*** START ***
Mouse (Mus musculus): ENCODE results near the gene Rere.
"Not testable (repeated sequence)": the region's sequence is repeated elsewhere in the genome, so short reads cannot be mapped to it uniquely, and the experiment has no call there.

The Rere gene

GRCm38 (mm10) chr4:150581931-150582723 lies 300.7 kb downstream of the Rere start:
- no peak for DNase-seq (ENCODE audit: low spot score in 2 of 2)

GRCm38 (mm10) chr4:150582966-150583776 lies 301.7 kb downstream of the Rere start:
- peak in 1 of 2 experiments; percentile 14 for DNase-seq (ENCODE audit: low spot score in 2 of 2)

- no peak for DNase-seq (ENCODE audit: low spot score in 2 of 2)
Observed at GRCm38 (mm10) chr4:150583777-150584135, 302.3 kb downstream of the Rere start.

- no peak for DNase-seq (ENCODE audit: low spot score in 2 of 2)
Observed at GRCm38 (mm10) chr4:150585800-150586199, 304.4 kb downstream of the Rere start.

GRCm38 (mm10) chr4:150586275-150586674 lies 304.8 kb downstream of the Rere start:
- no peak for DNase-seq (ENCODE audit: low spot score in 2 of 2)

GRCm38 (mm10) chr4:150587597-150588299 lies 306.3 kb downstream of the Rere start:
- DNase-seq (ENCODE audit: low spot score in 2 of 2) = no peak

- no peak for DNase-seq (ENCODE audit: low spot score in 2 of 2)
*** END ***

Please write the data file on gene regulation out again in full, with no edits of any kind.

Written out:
Mouse (Mus musculus): ENCODE results near the gene Rere.
"Not testable (repeated sequence)": the region's sequence is repeated elsewhere in the genome, so short reads cannot be mapped to it uniquely, and the experiment has no call there.

The Rere gene

GRCm38 (mm10) chr4:150581931-150582723 lies 300.7 kb downstream of the Rere start:
- no peak for DNase-seq (ENCODE audit: low spot score in 2 of 2)

GRCm38 (mm10) chr4:150582966-150583776 lies 301.7 kb downstream of the Rere start:
- peak in 1 of 2 experiments; percentile 14 for DNase-seq (ENCODE audit: low spot score in 2 of 2)

- no peak for DNase-seq (ENCODE audit: low spot score in 2 of 2)
Observed at GRCm38 (mm10) chr4:150583777-150584135, 302.3 kb downstream of the Rere start.

- no peak for DNase-seq (ENCODE audit: low spot score in 2 of 2)
Observed at GRCm38 (mm10) chr4:150585800-150586199, 304.4 kb downstream of the Rere start.

GRCm38 (mm10) chr4:150586275-150586674 lies 304.8 kb downstream of the Rere start:
- no peak for DNase-seq (ENCODE audit: low spot score in 2 of 2)

GRCm38 (mm10) chr4:150587597-150588299 lies 306.3 kb downstream of the Rere start:
- DNase-seq (ENCODE audit: low spot score in 2 of 2) = no peak

- no peak for DNase-seq (ENCODE audit: low spot score in 2 of 2)